Mar 162016
 

By Jason Tumlinson, Astronomer at the Space Telescope Science Institute

What are the most amazing astronomical discoveries in our lifetime? The realization that the Universe is dominated by dark matter? The finding that Hubble’s expanding Universe is actually accelerating? That planets orbiting normal stars are common? To me, the most amazing discovery is one that has yet to be made, but which many astronomers are spending their careers to pursue: whether or not life as we know it has arisen beyond the Earth, even beyond our own Solar System. This question was asked by the ancients of many cultures, and has preoccupied some of the deepest thinkers up to the present day. We astronomers working now are privileged to live at a time when we can foresee, and personally work toward, the day when this question may be answered.

Talk to the right kind of biologist, and you’ll find that “origins of life” research has become a respectable branch of their field, in a multidisciplinary brew of molecular and cell biology, biochemistry, genomics, and even quantum physics. Researchers in their labs have created simple genomes from scratch, synthesized self-organizing membranes to hold them, and replicated many possible variants on the primordial chemical conditions where life on Earth may have originated. Yet there is one ultimate experiment that no Earth-bound lab can ever hope to perform: has Nature replicated her experiment on Earth by giving rise to life elsewhere? This is a problem for the astronomers.

How will we do it? In short, by finding Earth-like planets around nearby stars and remotely sniffing their air. Since the discovery of exoplanets 20 years ago, and the first direct measurement of an exoplanet atmosphere in 2002, it has become routine to measure the composition of planetary atmospheres. But detecting direct signs of life on other Earths will be much more challenging than anything we can do today, chiefly because each Earth is lost in the glare of its parent star, shining 10 billion times brighter than the planet itself. If we can achieve suppression of the starlight so that the planet can be seen, we can look for oxygen, ozone, water, and methane – the signs of life.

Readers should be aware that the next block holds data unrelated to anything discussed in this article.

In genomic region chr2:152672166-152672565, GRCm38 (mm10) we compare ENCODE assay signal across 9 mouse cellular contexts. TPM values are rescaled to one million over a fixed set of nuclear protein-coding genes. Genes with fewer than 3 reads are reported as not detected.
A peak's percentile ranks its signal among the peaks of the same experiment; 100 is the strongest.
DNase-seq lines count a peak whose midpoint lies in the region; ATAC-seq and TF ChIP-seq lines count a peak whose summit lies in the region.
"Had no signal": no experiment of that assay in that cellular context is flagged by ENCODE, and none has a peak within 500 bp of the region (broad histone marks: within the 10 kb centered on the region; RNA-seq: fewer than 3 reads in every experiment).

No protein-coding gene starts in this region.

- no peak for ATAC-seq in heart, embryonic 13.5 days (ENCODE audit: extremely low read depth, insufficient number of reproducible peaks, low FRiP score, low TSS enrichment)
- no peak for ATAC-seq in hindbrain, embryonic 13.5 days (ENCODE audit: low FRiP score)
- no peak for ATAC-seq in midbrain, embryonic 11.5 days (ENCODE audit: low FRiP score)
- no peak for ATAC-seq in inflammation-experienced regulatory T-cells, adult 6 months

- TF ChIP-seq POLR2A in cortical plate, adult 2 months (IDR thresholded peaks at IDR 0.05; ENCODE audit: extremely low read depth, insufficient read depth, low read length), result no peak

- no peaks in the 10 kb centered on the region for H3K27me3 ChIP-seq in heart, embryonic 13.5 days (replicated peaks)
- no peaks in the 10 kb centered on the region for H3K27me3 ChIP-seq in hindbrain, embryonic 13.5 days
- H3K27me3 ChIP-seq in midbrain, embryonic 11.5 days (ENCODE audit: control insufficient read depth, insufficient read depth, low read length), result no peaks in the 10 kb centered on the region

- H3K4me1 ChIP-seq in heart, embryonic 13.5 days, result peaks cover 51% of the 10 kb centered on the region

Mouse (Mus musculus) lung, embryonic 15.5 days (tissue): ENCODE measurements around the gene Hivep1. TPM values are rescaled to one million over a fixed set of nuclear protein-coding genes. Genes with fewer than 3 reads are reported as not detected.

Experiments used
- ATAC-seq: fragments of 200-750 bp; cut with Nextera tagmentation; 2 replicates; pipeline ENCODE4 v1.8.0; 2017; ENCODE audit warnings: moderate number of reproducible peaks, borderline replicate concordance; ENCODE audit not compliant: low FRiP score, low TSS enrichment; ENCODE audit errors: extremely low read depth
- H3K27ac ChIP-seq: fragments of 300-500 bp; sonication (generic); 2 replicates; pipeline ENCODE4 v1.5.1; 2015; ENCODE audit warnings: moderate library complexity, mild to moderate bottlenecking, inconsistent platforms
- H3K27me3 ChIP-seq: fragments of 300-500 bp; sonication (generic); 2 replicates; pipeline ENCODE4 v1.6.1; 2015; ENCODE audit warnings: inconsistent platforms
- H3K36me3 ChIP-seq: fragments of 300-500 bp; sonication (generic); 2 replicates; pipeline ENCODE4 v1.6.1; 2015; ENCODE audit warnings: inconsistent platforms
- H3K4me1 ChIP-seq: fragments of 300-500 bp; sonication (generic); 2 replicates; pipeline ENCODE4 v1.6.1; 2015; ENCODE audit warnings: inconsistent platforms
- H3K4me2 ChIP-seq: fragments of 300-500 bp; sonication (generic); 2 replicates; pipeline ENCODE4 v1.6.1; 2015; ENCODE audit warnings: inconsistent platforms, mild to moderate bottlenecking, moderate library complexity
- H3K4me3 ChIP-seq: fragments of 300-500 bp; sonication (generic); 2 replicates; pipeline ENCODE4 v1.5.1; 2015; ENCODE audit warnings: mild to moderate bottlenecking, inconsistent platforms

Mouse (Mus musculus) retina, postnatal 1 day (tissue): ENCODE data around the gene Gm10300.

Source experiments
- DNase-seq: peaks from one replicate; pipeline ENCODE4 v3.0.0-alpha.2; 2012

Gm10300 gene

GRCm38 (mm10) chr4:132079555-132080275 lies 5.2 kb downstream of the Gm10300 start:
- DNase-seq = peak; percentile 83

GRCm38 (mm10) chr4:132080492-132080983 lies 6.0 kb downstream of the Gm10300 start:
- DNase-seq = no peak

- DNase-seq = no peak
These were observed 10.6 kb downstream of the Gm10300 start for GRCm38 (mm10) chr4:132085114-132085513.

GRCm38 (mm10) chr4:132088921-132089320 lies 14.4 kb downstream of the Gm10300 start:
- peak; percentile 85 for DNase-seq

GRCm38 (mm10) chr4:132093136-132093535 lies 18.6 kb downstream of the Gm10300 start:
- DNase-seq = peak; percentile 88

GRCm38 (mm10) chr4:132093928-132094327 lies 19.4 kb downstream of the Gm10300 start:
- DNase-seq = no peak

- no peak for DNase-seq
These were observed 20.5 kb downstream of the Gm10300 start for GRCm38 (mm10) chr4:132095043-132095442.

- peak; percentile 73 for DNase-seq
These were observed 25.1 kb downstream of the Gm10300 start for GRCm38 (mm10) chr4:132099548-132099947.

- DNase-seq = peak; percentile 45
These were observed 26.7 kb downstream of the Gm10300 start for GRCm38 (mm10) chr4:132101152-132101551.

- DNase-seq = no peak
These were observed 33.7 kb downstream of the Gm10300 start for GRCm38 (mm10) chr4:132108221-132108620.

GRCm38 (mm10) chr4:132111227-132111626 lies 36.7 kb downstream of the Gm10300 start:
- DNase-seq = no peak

Astronomers have now started serious efforts to find and look for signs of life with the next generation of space telescopes. The James Webb Space Telescope, launching in 2018, will excel at studying the atmospheres of “SuperEarth” planets (about 1.5-2 times Earth mass) around stars smaller than the Sun. The WFIRST mission that NASA has just begun will improve starlight suppression to within about a factor 10 from that needed to study true Earth analogs around Sun-like stars.

To truly answer the origins of life question, we need to reach statistically significant samples of Earth-like planets around nearby stars. This is a problem for a large space telescope, something still larger than JWST. One such concept was dubbed the “High Definition Space Telescope” (HDST) in a report issued by AURA last year. Another name is LUVOIR, the Large Ultraviolet/Optical/Infrared Surveyor, just now under study by NASA. In either case, a telescope of 10 meters or more in aperture will be necessary to characterize dozens of Earth-like planets and look for signs of life there.

Such an observatory also promises to revolutionize virtually every other area of astrophysics with its high resolution imaging and multiplexed spectroscopy. It should be to the astronomical community in two decades what Hubble is now – the all-purpose eagle eye on the cosmos.

In future posts I’ll expand on these themes and describe the incredible potential of such a telescope, the science behind testing “origins of life” theories with astronomical measurements, and the energizing possibilities of a 10 meter telescope in space. Please come back and see how cool the future can be!

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Figure: Notional design of a High Definition Space Telescope (HDST).

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